H after w, in the words whet, when, why, white, what, wheat, who, whither, whether, whisper, is liable to be sunk, so as to be pronounced wet, wen, wite, &c. The best way to correct the habit is to divide the syllable, and pronounce hoo-et, hoo-en, hoo-ite, &c. H before r is very liable to be sunk in the words shrunk, shrub, shroud, shrive, and pronounced srunk, srub, sroud, srive.

R has two sounds, according to its position in a word, called the rough and the smooth. The rough, when used before a vowel in the beginning of a word, as rage, wretch, grate, brazen, bray: the smooth, generally

in the last part of a word, and after a vowel, as hard, card, regard. We, who speak the English as our native tongue, seldom fail to make the smooth r properly; but we rarely enunciate the rough r with the strength it requires. This rough sound, which some call the rolling or vibrant r, is made by vibrating the tip of the tongue against the roof of the mouth near the teeth. It can scarcely be made by natives with too much distinctness. Many foreigners sound the rough r better than we; but the difficulty with them is, not to be able to make the smooth one where it ought to be made. Many of us, however, in our attempts to sound the rolling r properly, make nearly two syllables of it, as er-wretch, er-rage-a fault still worse than the use of the smooth one.

S in the end of a word is liable to be sunk when the following word begins with an s, as For righteousness sake; The steadfast stranger in the forests strayed.

In pronouncing s, pains should be taken to avoid as much as possible its hissing quality. The same may be said also of the other aspirates, f, h, wh, th, sh, and ch. They should be uttered with distinctness; but, as there is nothing in them which is grateful to the ear, they cannot be dwelt upon without a violation of taste. Many persons, in pronouncing some plurals, have the disagreeable habit of using the s instead of the z sound of s, as in the words follies, paths, they would say follis, paths-not folliz, pathz; but in pronouncing youths, and truths, we should always give the sharp sound of th, as having more force, and never the sound of z, as if written youthz, truthz.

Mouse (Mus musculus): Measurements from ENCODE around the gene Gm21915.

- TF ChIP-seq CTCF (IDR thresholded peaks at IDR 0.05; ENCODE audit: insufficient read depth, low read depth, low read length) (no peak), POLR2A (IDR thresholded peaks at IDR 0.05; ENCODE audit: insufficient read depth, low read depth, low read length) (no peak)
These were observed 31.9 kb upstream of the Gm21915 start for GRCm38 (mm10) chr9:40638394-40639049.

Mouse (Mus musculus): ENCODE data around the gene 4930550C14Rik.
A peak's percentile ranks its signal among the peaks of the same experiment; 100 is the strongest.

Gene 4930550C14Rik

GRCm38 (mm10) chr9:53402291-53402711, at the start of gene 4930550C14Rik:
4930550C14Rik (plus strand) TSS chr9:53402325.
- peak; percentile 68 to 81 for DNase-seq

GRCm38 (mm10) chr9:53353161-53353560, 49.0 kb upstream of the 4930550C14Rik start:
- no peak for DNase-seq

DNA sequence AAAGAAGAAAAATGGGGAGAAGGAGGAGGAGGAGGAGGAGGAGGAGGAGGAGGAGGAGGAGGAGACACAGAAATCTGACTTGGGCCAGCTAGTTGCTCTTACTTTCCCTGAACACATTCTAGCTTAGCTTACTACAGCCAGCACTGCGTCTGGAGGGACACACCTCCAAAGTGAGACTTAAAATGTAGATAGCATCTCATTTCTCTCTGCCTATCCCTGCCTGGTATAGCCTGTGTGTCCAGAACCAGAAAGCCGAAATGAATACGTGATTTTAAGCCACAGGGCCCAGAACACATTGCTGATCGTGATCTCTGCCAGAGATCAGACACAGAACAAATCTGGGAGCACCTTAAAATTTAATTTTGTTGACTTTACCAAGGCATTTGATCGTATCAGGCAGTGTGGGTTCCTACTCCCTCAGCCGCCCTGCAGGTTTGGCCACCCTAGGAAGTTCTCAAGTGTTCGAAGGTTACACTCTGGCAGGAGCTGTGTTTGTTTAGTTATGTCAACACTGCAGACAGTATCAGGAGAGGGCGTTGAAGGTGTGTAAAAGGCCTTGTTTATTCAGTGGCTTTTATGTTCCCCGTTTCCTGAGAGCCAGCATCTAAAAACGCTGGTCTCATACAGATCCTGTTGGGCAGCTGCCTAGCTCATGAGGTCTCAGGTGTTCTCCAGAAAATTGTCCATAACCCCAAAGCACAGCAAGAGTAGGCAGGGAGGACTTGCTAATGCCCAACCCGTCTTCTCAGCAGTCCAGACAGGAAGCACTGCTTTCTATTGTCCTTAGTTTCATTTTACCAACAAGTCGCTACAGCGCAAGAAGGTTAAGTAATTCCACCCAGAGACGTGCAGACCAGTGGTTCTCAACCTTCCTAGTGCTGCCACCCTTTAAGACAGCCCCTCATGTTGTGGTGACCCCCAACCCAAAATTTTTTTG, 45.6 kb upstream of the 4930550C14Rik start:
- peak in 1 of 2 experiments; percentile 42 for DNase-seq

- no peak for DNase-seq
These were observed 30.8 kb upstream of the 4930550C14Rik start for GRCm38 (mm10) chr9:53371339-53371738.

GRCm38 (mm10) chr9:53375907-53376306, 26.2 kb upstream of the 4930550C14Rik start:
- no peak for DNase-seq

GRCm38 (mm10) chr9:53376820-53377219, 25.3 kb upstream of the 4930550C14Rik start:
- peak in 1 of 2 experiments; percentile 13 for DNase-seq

Ts after s, in the end of words, is apt to be entirely

lost; as in the words hosts, coasts, boasts, posts, costs, masts, fists, mists, priests, feasts, and pronounced hōs, cōs, bōs, pōs, cos, mas, &c.

W in the end of the words law, flaw, saw, jaw, is by some changed to r, as lor, flor, sor, jor.

In pronouncing the consonants, the meaning of words is liable sometimes to be confounded by running them into each other; as an ice house-a nice house; the culprits ought to make amends-the culprits sought to make amends; his cry moved me-his crime moved me; he could pay nobody-he could pain nobody.

It is a good rule always to be more particular in distinctly pronouncing those words where there is the least apprehension that one word may be mistaken for another, or where two of similar sound are apt to coalesce and cause confusion of sense, or in any way give rise to a vulgar or ludicrous thought.

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A few words of frequent use require vowel sounds sometimes quite different from what are set forth in the spelling-book and dictionary. They are the articles a and the; the pronouns my, you, your, and their; the prepositions of, for, from, and by; and the conjunctions and, nor, and sometimes or; but it should be borne in mind that none of them, while under emphasis, ever change their vowel sound.

A is not used except before a word beginning with a consonant sound, and then only with its short or fourth sound, as ǎ man, ă union-never a man, a union, with its first sound.